Pennsylvania’s absentee ballot deadline must be extended during the coronavirus emergency or some voters will be unconstitutionally disenfranchised, a group of nonpartisan advocacy groups said in a lawsuit filed Monday.

State law requires mail ballots to be received at county offices by an election day. Instead, those ballots should be counted if they are postmarked by that day and received within the next week, the suit says.

Different voters, through no fault of their own, would have different access to mail-in voting under the current deadlines, the lawsuit says, based on their particular counties’ processing of ballots and the speed of mail service. And the only alternative — voting in person — may be disproportionately risky for some.

That, the plaintiffs argue, would violate the state constitution’s guarantee that “elections shall be free and equal.”

“Elections are not ‘free’ when voters must risk their health and lives to ensure their votes will be counted,” the lawsuit says. “And elections are not ‘equal’ when similarly situated citizens who timely request absentee and mail-in ballots may or may not have their votes counted based on factors outside their control.”

The plaintiffs are represented by the Philadelphia-based Public Interest Law Center and Washington-based Arnold & Porter Kaye Scholer LLP, bringing back together much of the team that in 2018 successfully challenged Pennsylvania’s congressional map as an unconstitutional partisan gerrymander.

The suit also argues that the deadlines will violate the state constitution’s protection of free speech, equal protection for all people, and other provisions.

Under normal conditions, the lawsuit says, the plaintiffs have no quarrel with the absentee ballot deadlines in the law. But during a public health crisis in which voting in person can risk voters’ lives, the suit says, the law is unconstitutional.

Consider that some counties are already falling behind in processing mail ballot requests, and that mail delivery can be unpredictable, said Mimi McKenzie, legal director of the Public Interest Law Center. That means some voters will likely receive their ballots too late to return, or will return them too late to be counted.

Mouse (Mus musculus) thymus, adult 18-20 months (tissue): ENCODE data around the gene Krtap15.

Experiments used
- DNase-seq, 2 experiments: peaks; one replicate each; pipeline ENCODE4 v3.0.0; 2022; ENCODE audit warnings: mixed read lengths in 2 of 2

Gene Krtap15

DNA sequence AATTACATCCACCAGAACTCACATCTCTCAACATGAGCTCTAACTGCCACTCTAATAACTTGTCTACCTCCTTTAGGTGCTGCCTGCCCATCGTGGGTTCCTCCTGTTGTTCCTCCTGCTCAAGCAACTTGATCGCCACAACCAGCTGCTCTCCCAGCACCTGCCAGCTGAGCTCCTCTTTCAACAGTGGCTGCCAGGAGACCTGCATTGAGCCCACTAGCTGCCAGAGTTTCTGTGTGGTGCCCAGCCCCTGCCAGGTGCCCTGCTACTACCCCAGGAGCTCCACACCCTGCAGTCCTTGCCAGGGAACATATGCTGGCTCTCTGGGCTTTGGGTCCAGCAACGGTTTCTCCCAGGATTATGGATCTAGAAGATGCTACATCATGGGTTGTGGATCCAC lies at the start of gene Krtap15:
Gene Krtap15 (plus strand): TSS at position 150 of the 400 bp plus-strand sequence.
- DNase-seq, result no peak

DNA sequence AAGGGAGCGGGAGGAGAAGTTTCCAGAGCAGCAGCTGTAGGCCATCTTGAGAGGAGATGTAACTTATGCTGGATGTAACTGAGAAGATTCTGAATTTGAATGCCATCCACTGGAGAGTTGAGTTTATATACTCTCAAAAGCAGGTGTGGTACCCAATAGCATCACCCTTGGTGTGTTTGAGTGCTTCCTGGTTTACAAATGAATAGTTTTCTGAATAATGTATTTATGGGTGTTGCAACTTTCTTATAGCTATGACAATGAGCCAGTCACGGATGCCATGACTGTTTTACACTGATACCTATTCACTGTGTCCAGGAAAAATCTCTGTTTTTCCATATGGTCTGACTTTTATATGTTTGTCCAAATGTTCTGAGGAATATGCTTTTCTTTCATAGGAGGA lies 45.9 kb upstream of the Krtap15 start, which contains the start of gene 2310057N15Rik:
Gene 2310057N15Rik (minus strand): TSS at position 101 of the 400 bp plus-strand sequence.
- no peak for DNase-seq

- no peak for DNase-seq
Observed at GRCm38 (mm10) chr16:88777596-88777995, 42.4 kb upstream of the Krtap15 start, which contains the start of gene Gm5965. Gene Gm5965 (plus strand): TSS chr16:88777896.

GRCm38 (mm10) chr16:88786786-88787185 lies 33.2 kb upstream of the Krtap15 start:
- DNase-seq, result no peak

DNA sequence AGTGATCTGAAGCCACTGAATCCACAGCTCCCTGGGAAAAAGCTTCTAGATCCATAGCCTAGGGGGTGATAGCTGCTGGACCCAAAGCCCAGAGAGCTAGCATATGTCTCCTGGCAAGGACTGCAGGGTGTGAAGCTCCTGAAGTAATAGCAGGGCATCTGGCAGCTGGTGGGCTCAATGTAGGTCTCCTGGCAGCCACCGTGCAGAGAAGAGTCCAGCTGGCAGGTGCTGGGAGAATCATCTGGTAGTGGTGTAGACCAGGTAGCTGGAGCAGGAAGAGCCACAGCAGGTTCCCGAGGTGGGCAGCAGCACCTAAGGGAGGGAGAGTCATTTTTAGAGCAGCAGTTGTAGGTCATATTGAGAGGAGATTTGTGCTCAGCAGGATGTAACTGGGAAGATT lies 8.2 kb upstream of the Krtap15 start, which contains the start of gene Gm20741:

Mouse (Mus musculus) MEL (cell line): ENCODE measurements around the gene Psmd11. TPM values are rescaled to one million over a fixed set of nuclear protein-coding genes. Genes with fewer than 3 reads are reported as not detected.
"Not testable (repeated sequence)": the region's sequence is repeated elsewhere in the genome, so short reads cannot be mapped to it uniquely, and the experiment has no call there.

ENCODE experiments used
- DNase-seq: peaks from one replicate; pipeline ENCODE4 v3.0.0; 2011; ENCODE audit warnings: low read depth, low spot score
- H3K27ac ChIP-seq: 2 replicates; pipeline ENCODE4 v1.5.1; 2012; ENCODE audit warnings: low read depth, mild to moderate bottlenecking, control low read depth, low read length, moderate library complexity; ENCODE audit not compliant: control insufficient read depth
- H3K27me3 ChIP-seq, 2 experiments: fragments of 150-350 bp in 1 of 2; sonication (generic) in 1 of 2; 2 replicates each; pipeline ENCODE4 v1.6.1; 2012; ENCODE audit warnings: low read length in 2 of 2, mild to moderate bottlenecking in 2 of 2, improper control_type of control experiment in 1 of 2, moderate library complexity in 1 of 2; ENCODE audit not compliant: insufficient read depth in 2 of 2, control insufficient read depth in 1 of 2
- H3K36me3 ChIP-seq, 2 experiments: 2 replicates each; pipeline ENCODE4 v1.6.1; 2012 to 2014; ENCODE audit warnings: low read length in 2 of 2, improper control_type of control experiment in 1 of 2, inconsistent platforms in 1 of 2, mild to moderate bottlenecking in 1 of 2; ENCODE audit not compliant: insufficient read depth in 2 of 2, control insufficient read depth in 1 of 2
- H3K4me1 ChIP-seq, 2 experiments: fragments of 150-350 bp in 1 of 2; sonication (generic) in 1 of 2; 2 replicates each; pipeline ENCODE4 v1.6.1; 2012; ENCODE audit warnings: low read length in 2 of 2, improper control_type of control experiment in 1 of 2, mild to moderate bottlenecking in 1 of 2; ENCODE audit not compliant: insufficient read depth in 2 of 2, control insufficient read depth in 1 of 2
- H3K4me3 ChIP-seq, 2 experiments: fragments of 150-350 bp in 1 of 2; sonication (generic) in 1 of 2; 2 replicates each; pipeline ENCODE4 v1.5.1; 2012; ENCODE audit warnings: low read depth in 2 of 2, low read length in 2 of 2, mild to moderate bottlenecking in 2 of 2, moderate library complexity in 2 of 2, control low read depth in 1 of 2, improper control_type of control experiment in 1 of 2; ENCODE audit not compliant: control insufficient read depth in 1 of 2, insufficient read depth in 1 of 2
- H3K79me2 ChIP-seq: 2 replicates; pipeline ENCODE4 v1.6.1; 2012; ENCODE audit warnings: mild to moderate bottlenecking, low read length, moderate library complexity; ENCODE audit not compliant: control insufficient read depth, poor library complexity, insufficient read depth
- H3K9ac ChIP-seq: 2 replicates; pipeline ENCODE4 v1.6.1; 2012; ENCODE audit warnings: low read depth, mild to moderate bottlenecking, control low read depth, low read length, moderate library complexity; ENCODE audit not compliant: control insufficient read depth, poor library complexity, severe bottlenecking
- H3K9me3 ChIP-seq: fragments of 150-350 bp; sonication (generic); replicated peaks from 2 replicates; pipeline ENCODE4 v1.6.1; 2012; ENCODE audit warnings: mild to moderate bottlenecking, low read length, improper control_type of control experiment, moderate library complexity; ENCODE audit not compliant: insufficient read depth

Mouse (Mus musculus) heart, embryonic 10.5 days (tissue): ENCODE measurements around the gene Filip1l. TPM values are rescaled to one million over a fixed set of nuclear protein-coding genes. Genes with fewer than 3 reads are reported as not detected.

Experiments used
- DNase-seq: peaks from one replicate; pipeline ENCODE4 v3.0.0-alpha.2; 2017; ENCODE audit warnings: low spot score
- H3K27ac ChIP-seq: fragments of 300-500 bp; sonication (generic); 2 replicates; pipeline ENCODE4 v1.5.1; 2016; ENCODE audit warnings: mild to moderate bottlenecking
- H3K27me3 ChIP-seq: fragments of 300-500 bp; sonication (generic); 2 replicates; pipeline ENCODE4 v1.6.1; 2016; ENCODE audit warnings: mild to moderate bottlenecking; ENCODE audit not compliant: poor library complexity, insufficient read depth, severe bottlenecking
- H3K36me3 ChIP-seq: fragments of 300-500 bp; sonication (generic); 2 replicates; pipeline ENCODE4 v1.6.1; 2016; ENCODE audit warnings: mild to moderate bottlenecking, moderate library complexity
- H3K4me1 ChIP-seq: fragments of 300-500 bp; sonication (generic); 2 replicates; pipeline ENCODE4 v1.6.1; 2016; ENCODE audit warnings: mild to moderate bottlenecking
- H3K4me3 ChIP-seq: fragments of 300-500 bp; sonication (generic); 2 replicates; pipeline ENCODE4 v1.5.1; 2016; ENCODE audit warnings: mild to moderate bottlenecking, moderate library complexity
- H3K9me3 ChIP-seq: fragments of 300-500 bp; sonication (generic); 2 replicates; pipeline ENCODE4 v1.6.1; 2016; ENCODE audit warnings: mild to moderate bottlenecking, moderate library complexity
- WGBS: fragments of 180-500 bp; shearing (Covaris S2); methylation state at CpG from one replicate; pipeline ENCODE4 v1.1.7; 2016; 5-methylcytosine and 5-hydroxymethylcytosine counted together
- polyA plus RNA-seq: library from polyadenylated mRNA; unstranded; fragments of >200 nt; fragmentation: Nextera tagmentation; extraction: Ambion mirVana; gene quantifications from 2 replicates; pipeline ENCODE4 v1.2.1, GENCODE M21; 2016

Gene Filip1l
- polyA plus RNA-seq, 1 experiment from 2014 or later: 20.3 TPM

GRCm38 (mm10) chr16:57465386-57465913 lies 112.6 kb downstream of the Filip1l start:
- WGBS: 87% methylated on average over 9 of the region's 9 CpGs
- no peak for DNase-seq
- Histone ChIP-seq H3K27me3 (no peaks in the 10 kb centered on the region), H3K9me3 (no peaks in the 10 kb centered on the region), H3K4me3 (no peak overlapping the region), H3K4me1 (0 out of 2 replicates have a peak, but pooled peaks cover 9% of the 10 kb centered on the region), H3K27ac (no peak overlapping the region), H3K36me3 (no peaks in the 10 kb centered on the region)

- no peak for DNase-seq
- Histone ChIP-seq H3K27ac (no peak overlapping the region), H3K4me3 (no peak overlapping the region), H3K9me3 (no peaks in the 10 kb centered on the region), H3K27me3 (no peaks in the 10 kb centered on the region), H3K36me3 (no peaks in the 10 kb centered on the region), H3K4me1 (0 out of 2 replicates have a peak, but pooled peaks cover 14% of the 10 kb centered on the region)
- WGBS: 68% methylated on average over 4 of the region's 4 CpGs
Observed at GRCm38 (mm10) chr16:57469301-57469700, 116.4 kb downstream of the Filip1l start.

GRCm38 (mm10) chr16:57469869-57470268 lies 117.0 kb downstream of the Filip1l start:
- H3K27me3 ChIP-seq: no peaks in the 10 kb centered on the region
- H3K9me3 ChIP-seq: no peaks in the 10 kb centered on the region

Voters who receive their ballots close to the election day will instead have to go to a polling place if they want to be sure their vote actually counts.

“It’s putting people in that circumstance of having to choose between having their vote count, which is of course a fundamental right of all American citizens,” McKenzie said, “and having to risk their life or the lives of their families and neighbors.”

And some voters, the plaintiffs argue, could be at greater risk than others.

“Because the risks of voting in person during a pandemic vary across the population — along axes like age, race, and disability status — the ability of two similarly situated individuals who have requested mail-in ballots to vote in person if necessary will differ significantly,” the suit says, arguing that “a younger, healthier voter will be more realistically able to remedy the situation by voting in person.”

The lawsuit was filed in the Pennsylvania Supreme Court, which has direct jurisdiction over challenges to the revised voting law that established the absentee ballot deadlines. Its plaintiffs are Suzanne Erb, the chair of the Disability Rights Pennsylvania board; Disability Rights Pennsylvania; the Barristers’ Association of Philadelphia; SeniorLAW Center; and Southeast Asian Mutual Assistance Associations Coalition.

The defendants are officials at the Pennsylvania Department of State, which declined to comment Monday because it does not comment on active litigation.